SS In a lecture last spring at the New School, you showed a slide of a spread from a Karachi newspaper; on one side was an image from the war in Afghanistan, and on the other, a picture of an ancient sculpture. The mash-up of past and present looked like the kind of future described in Philip K. Dick's novels.
HB I love the dark humor of Dick's fictional worlds. A lot of what he was writing about seems to have come true. Many of his books deal with how industrialization and post-industrialization affect his characters' sanity, and his questions about where reality begins and ends remain pertinent. Having come of age during the Iranian Revolution and the Iran-Iraq War, I quickly realized that there were always other, possibly truer explanations for what was going on than whatever was in the newspapers or on TV. I think that's why it was so great to find-first in science fiction movies, and later in reading Dick-not just a way of fantasizing but a way of thinking.
SS You've said that the themes of your work are war, colonialism, displacement and memories of home, and that these are eternal themes of art in all cultures.
HB My work is all about visual things from different places. Having spent periods in Pakistan, in New York City and now here in Poughkeepsie, I sometimes feel like a nomad, carrying myself from one setting, one landscape, to another.
In many ways my work is quite traditional. Art has always been a response to circumstances, whether in one's own situation or in the world as a whole. These days, the global is local-and globalization is the new colonialism. These themes are eternal because, as human beings, we haven't been able to get beyond them.
SS Some writers have related your work to the mid-20th-century modernism of Giacometti or Dubuffet, and have wondered if it isn't reactionary. Clearly there are similarities between that work and yours, but the differences, like the differences between the two eras, seem important. In the '50s the threats were big, unitary and out there; today they come in all sizes, are multiple and everywhere. You may be using the grammar of existentialist modernism, but you're using it as one element in a multiplicity of allusions and procedures.
HB I don't feel like I'm redoing modernism. I'm making a completely different kind of hybrid, a composite in which all the elements are recognizable and separate, but somehow make a whole. There is nothing ironic or cynical in my choices; all the references-whether to Giacometti, pop culture or Cambodian statuary-are sincerely made, and are responses to the world we live in today.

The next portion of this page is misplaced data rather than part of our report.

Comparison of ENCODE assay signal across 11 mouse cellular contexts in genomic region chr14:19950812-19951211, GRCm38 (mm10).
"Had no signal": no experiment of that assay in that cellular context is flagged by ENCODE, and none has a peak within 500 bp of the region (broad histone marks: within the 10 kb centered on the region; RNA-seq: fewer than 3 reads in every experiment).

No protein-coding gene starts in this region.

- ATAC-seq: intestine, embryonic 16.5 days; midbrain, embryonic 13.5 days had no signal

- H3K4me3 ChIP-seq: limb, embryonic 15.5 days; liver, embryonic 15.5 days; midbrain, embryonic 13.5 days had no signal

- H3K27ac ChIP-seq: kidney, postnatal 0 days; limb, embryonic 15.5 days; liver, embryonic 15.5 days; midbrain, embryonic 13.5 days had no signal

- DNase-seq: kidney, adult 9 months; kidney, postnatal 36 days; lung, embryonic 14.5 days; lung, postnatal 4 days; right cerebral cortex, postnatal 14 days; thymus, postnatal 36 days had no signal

SS Why are there so many feet in your work?
HB Three images come immediately to mind: the advancing feet of kouroi, a simple step that signified movement and a major advance for figurative sculpture; the painting of van Gogh's shoes, which I've loved and tried to emulate since I was young; and a memory of a movie from years ago, in which one of the characters was blown up, leaving only a pair of sneakers with little bits of bloody bones sticking out.
SS Whether in the physical humor of your figures' poses or in the unanticipated color relationships among their materials, there is surprising beauty in your work.
HB My goal is that each work should be intense in its presence, and aggressively attract the viewer. I'm very interested in beauty, but like it best when it's unexpected. Karachi, for example, is not a beautiful city, but occasionally you will notice something as you are driving around-like an impromptu construction shack made out of found planks of wood-that can take your breath away. Sometimes beauty is a matter of taking the time to appreciate something in a different way, or noticing connections where you hadn't seen them before.